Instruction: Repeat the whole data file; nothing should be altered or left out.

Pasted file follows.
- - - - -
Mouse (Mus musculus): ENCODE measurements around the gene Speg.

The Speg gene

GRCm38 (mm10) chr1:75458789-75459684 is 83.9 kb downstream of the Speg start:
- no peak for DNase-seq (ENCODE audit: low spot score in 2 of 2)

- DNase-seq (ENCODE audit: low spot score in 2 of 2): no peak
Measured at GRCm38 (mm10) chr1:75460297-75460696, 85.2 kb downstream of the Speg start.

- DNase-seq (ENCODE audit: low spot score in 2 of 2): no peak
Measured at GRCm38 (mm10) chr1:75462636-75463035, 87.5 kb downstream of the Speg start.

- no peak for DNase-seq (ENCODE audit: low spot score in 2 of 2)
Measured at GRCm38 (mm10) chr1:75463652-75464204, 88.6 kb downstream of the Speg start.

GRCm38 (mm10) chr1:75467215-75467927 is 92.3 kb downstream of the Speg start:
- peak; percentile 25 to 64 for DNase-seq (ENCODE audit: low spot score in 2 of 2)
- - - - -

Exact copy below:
Mouse (Mus musculus): ENCODE measurements around the gene Speg.

The Speg gene

GRCm38 (mm10) chr1:75458789-75459684 is 83.9 kb downstream of the Speg start:
- no peak for DNase-seq (ENCODE audit: low spot score in 2 of 2)

- DNase-seq (ENCODE audit: low spot score in 2 of 2): no peak
Measured at GRCm38 (mm10) chr1:75460297-75460696, 85.2 kb downstream of the Speg start.

- DNase-seq (ENCODE audit: low spot score in 2 of 2): no peak
Measured at GRCm38 (mm10) chr1:75462636-75463035, 87.5 kb downstream of the Speg start.

- no peak for DNase-seq (ENCODE audit: low spot score in 2 of 2)
Measured at GRCm38 (mm10) chr1:75463652-75464204, 88.6 kb downstream of the Speg start.

GRCm38 (mm10) chr1:75467215-75467927 is 92.3 kb downstream of the Speg start:
- peak; percentile 25 to 64 for DNase-seq (ENCODE audit: low spot score in 2 of 2)